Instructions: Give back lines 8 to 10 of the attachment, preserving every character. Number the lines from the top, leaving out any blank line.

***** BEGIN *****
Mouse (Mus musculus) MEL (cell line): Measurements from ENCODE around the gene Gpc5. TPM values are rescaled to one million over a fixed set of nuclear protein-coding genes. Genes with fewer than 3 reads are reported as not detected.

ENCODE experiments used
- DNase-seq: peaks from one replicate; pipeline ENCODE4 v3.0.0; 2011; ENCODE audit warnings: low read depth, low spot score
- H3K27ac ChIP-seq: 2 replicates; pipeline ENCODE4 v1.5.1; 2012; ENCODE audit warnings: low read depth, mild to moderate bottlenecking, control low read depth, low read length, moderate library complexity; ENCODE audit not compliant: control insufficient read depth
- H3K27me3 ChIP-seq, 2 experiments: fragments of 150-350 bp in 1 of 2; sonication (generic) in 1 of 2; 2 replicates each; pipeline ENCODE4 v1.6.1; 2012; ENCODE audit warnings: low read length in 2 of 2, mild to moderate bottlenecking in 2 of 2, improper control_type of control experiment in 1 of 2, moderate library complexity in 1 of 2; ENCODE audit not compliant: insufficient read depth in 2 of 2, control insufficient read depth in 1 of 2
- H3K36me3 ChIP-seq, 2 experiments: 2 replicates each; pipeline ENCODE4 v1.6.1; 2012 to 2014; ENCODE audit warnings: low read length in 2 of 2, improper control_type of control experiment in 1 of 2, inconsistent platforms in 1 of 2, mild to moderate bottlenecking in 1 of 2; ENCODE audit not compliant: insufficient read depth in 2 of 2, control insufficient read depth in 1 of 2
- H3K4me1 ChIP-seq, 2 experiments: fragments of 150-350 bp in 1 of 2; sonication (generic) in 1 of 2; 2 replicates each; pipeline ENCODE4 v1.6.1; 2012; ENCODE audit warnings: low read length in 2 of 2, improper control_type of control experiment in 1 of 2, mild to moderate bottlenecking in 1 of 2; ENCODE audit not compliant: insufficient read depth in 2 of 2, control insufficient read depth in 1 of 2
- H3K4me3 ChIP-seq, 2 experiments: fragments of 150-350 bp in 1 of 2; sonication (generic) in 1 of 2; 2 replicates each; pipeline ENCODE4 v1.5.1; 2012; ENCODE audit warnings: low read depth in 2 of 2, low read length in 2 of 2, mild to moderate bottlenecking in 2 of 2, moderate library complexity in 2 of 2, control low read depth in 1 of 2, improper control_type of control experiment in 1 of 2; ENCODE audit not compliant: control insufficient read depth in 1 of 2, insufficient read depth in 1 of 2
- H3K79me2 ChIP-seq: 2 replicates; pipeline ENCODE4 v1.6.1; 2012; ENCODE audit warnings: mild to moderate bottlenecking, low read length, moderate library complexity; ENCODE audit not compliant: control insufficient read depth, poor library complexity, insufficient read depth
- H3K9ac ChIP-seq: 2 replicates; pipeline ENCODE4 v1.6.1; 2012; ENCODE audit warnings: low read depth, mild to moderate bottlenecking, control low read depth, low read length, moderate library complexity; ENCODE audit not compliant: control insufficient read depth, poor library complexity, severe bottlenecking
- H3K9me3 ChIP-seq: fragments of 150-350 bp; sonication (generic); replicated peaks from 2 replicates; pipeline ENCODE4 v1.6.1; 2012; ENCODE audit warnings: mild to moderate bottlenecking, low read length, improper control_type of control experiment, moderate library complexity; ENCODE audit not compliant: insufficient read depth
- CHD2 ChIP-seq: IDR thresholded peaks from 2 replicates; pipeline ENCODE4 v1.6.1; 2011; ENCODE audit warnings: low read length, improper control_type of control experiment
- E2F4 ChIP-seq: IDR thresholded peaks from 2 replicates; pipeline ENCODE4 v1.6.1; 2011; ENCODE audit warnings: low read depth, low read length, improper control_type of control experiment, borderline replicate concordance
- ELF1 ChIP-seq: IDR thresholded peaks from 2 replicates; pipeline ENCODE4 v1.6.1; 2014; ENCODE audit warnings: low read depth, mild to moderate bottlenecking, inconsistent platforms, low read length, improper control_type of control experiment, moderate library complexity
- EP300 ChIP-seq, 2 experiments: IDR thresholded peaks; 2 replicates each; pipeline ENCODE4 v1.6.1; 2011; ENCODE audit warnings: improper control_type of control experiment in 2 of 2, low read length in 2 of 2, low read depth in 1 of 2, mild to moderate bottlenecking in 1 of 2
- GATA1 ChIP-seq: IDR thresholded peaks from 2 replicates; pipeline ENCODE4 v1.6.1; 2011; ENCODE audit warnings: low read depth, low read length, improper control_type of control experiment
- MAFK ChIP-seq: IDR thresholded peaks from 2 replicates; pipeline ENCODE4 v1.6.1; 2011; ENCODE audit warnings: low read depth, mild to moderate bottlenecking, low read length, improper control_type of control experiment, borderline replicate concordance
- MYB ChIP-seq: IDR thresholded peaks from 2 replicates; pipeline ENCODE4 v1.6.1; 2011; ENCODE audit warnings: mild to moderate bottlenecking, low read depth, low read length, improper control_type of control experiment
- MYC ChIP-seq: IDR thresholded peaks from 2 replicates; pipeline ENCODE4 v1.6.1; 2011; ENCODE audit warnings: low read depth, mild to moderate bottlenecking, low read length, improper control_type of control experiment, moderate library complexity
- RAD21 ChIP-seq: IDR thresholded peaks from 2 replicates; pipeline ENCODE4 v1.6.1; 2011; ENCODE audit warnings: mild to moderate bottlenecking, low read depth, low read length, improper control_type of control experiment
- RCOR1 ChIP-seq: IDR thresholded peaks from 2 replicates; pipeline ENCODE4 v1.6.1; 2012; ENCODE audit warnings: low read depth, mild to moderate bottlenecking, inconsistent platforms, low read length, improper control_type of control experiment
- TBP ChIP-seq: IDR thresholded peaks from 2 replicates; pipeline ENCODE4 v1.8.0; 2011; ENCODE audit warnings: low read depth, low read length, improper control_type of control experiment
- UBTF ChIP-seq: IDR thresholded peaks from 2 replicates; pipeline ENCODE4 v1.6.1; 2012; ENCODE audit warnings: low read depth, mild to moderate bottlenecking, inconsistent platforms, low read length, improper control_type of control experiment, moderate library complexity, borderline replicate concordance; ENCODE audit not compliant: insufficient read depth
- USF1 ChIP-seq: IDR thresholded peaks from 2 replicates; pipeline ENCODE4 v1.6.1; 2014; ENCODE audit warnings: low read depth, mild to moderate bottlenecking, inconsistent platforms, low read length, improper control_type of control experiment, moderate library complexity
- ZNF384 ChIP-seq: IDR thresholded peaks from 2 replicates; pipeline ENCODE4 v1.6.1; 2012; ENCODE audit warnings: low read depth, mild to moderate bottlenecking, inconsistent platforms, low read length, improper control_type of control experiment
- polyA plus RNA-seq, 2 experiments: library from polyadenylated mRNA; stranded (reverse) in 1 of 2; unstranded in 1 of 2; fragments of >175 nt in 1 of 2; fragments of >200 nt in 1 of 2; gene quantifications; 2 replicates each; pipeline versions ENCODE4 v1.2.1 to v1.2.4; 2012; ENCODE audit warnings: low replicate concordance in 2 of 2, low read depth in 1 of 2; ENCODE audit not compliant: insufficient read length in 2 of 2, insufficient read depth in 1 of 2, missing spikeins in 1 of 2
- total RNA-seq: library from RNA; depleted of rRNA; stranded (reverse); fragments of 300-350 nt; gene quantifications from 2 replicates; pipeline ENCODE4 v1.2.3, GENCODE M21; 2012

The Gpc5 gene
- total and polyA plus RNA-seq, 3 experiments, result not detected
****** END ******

- H3K4me3 ChIP-seq, 2 experiments: fragments of 150-350 bp in 1 of 2; sonication (generic) in 1 of 2; 2 replicates each; pipeline ENCODE4 v1.5.1; 2012; ENCODE audit warnings: low read depth in 2 of 2, low read length in 2 of 2, mild to moderate bottlenecking in 2 of 2, moderate library complexity in 2 of 2, control low read depth in 1 of 2, improper control_type of control experiment in 1 of 2; ENCODE audit not compliant: control insufficient read depth in 1 of 2, insufficient read depth in 1 of 2
- H3K79me2 ChIP-seq: 2 replicates; pipeline ENCODE4 v1.6.1; 2012; ENCODE audit warnings: mild to moderate bottlenecking, low read length, moderate library complexity; ENCODE audit not compliant: control insufficient read depth, poor library complexity, insufficient read depth
- H3K9ac ChIP-seq: 2 replicates; pipeline ENCODE4 v1.6.1; 2012; ENCODE audit warnings: low read depth, mild to moderate bottlenecking, control low read depth, low read length, moderate library complexity; ENCODE audit not compliant: control insufficient read depth, poor library complexity, severe bottlenecking